june palladium


Legendary member
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just got am email from uk analyst.com.the spreadbetting guru charles vintcent has recommended june palladium as a sure fire winner.his arguments are that it has gone down in price but large amounts are needed for catalytic converters,etc and is much the cheaper alternative than platinum.also stocks are low.can some body please put up a chart for palladium/with a moving average so we can see s/r levels.i do no have access to these


Established member
532 5
Everybody and their brother seems to agree that PAL will rally! I have attached bull and bear arguments (see below article in Mineweb and a reply from unidentified but apparently reasonably well informed reader).

Please also see long term elliott wave chart which points to another leg down.

As fatr as that June contract, open interest is only 1100 contracts, volume is very low (yesterday 22?). march contract only 667! So this market is easy influenced by sentiment and could indeed go much higher if retail catches on.
Watch out!

>Palladium catches fire
By: Daniel Thole
Posted: 2004/01/26 Mon 18:03 ZE2 | © Mineweb 1997-2004
JOHANNESBURG – Palladium has made strong gains over the last week as speculative demand has returned to the small, illiquid market, powering it to faster gains than its sister metal, platinum.

The metal had been languishing under $200/oz for much of last year, following a massive slide from the $1100/oz level as 2001 started. But in the last few weeks palladium has outpaced platinum - which seems to have leveled out around the $860/oz level – trading up to $235/oz after gaining 13 percent during Thursday and Friday trade.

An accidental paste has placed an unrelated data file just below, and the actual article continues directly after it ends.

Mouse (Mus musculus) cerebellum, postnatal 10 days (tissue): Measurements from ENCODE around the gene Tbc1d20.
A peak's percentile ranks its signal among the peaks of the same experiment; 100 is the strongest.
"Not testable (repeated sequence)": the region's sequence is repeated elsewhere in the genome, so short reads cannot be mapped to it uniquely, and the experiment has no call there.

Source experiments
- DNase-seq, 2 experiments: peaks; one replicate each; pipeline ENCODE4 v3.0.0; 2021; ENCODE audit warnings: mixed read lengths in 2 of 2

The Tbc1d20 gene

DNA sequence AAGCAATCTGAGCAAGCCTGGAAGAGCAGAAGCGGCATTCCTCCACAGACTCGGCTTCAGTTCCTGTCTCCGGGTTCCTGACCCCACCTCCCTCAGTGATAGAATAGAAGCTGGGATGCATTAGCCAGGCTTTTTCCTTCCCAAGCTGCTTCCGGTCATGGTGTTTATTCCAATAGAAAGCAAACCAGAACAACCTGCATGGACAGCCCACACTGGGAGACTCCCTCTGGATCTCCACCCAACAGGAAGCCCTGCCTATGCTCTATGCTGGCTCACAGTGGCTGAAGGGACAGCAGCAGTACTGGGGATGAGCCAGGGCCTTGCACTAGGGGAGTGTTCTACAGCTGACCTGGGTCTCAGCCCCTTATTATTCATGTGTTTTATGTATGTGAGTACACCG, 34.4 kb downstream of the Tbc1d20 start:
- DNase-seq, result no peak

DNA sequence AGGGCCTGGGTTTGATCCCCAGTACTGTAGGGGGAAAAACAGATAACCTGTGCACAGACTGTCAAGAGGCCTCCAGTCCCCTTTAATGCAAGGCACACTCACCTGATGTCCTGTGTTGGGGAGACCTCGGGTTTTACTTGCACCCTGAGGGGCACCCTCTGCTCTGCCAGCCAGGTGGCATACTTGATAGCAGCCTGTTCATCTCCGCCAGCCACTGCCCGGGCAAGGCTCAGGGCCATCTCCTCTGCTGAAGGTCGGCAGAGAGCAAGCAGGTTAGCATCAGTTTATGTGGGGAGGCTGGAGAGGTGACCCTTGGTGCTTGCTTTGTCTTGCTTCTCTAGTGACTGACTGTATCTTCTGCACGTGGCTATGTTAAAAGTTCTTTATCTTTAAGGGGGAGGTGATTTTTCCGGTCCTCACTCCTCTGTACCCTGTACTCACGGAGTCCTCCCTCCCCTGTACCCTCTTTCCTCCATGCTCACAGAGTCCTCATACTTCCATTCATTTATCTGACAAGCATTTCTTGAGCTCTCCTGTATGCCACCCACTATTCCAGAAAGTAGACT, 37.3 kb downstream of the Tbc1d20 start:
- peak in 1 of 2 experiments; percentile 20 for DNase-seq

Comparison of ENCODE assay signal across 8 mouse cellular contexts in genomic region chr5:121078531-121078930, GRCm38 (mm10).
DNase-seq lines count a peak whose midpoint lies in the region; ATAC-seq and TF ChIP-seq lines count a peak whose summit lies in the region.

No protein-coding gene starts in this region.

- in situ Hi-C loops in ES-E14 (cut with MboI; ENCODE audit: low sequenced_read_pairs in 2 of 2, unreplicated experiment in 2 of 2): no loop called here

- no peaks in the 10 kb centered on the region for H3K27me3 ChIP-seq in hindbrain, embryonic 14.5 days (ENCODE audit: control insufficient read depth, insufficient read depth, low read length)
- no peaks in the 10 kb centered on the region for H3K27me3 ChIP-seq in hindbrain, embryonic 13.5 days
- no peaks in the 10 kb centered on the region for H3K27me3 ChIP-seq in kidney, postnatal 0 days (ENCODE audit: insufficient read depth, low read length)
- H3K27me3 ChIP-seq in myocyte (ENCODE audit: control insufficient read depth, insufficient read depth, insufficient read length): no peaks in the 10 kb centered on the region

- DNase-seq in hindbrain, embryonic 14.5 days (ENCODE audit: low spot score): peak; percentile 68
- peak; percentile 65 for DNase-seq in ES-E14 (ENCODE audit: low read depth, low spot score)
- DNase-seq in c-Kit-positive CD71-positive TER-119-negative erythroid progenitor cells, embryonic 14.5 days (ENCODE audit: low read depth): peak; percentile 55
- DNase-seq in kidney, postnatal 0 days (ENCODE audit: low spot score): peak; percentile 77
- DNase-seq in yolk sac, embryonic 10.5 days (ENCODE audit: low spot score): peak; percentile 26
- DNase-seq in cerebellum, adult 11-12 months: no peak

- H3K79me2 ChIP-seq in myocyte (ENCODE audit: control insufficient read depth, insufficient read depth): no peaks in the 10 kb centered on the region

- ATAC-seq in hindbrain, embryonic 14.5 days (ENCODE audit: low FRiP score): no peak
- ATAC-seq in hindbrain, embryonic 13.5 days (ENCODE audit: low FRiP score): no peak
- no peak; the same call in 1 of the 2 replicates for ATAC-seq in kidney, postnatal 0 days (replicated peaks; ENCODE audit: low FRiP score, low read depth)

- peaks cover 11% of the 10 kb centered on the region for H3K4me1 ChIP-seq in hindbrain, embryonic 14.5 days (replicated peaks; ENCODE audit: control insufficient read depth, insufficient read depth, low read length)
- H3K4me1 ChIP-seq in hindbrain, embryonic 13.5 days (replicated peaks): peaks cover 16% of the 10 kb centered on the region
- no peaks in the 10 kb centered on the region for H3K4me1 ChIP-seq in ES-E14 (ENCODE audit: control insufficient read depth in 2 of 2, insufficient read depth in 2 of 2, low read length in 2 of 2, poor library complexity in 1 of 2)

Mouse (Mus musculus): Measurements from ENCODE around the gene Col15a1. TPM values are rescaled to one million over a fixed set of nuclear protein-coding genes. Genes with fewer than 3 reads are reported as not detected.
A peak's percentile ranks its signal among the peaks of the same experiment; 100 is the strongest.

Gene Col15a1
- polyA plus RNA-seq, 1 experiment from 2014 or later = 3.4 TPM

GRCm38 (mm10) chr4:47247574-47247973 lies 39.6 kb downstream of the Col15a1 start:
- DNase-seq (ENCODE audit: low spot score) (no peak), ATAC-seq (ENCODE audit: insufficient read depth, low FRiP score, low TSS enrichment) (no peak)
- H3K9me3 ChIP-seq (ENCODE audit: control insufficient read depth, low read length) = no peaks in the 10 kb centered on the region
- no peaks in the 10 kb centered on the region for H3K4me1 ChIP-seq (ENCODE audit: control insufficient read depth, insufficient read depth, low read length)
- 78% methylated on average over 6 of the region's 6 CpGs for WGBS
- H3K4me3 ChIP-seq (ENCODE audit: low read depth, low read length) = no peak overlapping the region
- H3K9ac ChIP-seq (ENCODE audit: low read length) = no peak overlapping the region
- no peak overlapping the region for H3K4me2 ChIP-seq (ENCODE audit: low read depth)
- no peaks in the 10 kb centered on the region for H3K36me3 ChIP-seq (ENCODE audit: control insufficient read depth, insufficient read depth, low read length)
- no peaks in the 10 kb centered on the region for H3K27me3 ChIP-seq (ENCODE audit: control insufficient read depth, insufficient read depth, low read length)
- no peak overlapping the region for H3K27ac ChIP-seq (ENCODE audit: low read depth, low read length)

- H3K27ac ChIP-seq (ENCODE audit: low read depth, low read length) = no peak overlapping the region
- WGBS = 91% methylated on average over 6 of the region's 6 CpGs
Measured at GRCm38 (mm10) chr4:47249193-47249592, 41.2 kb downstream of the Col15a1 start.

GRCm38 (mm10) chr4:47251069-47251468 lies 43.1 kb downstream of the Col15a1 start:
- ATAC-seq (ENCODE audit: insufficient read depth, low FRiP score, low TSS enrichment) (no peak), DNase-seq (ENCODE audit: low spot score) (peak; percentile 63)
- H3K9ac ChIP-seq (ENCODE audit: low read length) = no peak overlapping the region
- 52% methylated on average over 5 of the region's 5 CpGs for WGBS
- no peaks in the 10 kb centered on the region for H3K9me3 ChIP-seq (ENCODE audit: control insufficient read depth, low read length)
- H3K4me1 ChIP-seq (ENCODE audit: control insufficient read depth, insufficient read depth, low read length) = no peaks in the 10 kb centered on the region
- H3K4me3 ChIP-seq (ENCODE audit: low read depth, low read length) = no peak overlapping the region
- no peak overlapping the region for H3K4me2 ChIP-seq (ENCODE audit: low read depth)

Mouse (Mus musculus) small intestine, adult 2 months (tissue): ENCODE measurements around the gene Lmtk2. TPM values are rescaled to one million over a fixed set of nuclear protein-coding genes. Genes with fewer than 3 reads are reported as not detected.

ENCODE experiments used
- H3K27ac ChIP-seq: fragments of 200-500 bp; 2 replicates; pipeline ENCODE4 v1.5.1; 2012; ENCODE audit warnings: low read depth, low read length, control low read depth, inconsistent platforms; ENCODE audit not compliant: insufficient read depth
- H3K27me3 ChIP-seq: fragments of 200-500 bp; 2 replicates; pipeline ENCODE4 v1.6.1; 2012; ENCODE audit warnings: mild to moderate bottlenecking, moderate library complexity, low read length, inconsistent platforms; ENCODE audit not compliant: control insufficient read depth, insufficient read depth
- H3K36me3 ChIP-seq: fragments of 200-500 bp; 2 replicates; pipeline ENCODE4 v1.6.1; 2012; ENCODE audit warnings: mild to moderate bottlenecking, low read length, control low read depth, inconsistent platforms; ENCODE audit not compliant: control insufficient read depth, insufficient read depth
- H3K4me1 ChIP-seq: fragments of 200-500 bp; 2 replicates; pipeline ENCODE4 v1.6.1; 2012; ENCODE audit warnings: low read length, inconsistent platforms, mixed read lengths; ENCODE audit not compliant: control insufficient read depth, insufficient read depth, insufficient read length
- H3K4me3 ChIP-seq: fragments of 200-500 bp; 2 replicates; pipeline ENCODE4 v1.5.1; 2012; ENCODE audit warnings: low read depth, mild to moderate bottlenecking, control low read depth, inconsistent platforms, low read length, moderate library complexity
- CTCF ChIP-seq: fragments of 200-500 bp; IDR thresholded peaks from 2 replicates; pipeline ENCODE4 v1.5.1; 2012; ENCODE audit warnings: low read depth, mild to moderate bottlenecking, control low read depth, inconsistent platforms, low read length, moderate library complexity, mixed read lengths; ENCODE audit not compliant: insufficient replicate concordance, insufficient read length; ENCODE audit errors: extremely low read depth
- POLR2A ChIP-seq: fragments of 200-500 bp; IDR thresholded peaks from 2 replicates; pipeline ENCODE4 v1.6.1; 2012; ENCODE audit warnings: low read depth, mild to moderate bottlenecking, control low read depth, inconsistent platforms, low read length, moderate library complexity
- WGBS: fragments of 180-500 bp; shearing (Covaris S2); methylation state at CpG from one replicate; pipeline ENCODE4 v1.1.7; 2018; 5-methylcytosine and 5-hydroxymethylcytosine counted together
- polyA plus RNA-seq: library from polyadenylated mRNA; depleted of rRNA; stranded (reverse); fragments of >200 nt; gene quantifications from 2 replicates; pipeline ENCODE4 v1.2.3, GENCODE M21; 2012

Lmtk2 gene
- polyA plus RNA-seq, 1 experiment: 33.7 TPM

Ray Nessim, the chief executive of US precious-metals retailer Manfra, Tordella & Brookes, speculated that industrial demand for the metal outside of the dominant autocatalyst application may increase demand for palladium this year.

“Most of the current focus of the palladium industry is to find new industrial uses for the metal,” Nessim said. He said palladium was being increasingly used for dental equipment, watch-making and surgical instruments, and the momentum for a switch back into palladium by automakers who cannot handle higher platinum prices may be imminent.

Palladium is now one-quarter the price of platinum – after being twice as expensive as its sister metal two years ago.

Peter Ryan, a platinum-group-metals analyst at minerals consultancy GFMS, said it was likely that autocatalyst demand would be the driver for the palladium price this year, and not the smaller industrial categories, such as dental and electrical demand. He said it was possible that the price was running in expectation of a switch back to palladium by major automakers, although there was no real fundamental support for such a move.

Ryan said Russia, the largest producer of palladium, was due to release information on its production and stockpiles of the metal for the first time this year. “Any information the market received on the state of Russia’s palladium will be positive for the market, we had no clarity before,” he said.